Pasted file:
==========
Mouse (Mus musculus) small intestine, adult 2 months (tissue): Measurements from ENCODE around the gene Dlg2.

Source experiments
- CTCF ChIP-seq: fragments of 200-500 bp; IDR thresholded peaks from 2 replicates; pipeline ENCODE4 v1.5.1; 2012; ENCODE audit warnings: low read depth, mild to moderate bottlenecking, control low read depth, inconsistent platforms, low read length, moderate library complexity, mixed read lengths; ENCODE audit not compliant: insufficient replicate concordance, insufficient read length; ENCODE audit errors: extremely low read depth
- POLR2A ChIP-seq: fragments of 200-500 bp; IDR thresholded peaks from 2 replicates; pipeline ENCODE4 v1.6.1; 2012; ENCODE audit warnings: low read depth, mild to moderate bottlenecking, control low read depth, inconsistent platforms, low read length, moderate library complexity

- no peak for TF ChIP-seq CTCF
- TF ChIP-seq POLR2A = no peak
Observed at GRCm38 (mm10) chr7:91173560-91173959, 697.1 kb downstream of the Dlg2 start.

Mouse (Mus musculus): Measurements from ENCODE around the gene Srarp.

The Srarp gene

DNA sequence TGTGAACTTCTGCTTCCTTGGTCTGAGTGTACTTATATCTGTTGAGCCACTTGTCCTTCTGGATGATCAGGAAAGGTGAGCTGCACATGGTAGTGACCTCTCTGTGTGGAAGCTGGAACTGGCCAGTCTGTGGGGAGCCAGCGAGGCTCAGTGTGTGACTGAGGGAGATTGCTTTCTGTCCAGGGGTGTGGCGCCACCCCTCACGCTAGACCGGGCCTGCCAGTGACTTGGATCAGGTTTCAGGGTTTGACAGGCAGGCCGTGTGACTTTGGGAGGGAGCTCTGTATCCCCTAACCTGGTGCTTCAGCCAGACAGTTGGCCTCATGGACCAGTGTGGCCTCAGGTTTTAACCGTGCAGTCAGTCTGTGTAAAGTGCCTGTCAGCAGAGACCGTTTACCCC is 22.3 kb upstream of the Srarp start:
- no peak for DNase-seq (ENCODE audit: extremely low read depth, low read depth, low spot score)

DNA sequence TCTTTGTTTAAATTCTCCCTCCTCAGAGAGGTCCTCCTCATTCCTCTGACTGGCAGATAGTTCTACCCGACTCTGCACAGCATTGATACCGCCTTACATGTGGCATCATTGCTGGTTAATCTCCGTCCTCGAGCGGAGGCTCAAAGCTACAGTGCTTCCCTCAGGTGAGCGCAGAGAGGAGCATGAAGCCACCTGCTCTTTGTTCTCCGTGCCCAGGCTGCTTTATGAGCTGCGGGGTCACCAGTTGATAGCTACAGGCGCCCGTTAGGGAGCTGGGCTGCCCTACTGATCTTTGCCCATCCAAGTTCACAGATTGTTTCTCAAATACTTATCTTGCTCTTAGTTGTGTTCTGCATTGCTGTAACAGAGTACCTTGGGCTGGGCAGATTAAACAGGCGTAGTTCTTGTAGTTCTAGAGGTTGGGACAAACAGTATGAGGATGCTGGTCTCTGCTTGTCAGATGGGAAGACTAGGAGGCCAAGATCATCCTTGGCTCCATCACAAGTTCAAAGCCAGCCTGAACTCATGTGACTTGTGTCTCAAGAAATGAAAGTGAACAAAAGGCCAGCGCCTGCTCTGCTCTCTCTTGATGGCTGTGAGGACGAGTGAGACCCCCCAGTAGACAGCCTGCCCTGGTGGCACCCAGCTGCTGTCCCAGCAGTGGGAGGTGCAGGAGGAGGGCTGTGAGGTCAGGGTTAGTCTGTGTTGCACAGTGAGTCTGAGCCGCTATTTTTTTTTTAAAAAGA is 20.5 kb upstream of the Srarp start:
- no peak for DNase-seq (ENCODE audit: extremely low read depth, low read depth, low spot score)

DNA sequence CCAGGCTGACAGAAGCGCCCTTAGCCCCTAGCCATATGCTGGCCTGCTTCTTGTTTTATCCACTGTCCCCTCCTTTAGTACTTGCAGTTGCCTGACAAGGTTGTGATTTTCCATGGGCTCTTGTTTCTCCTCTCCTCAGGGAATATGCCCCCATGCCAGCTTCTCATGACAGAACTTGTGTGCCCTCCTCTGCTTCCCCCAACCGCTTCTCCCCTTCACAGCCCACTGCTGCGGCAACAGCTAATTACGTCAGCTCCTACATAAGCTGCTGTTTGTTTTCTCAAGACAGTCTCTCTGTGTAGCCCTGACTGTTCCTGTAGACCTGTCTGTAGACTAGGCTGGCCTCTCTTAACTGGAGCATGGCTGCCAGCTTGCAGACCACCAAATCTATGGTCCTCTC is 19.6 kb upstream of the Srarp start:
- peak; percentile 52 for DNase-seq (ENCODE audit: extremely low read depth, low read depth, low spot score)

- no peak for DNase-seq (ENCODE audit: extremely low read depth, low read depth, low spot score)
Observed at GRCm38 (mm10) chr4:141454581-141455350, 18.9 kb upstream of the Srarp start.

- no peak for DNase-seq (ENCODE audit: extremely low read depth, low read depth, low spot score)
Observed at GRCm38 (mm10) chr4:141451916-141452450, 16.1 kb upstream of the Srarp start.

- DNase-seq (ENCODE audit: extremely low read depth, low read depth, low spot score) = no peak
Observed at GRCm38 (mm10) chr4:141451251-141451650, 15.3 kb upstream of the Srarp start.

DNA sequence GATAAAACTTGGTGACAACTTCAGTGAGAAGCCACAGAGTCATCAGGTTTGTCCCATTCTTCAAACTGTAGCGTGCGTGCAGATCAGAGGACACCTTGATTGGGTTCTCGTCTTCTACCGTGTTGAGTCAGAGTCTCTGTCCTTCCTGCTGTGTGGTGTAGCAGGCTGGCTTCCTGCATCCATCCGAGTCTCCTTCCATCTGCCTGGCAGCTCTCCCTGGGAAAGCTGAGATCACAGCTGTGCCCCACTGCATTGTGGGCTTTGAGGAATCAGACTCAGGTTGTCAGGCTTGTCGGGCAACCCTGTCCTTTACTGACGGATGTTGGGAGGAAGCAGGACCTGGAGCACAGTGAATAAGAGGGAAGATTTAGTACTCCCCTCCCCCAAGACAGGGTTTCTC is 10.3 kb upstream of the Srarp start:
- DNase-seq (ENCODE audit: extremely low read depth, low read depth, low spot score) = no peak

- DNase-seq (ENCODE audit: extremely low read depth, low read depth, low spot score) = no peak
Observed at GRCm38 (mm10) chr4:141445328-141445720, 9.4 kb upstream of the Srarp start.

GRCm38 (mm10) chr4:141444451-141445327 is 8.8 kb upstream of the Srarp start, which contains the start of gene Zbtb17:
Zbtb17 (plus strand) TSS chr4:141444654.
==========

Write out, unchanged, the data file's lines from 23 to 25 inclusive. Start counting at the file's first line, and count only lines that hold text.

- DNase-seq (ENCODE audit: extremely low read depth, low read depth, low spot score) = no peak

- DNase-seq (ENCODE audit: extremely low read depth, low read depth, low spot score) = no peak
Observed at GRCm38 (mm10) chr4:141445328-141445720, 9.4 kb upstream of the Srarp start.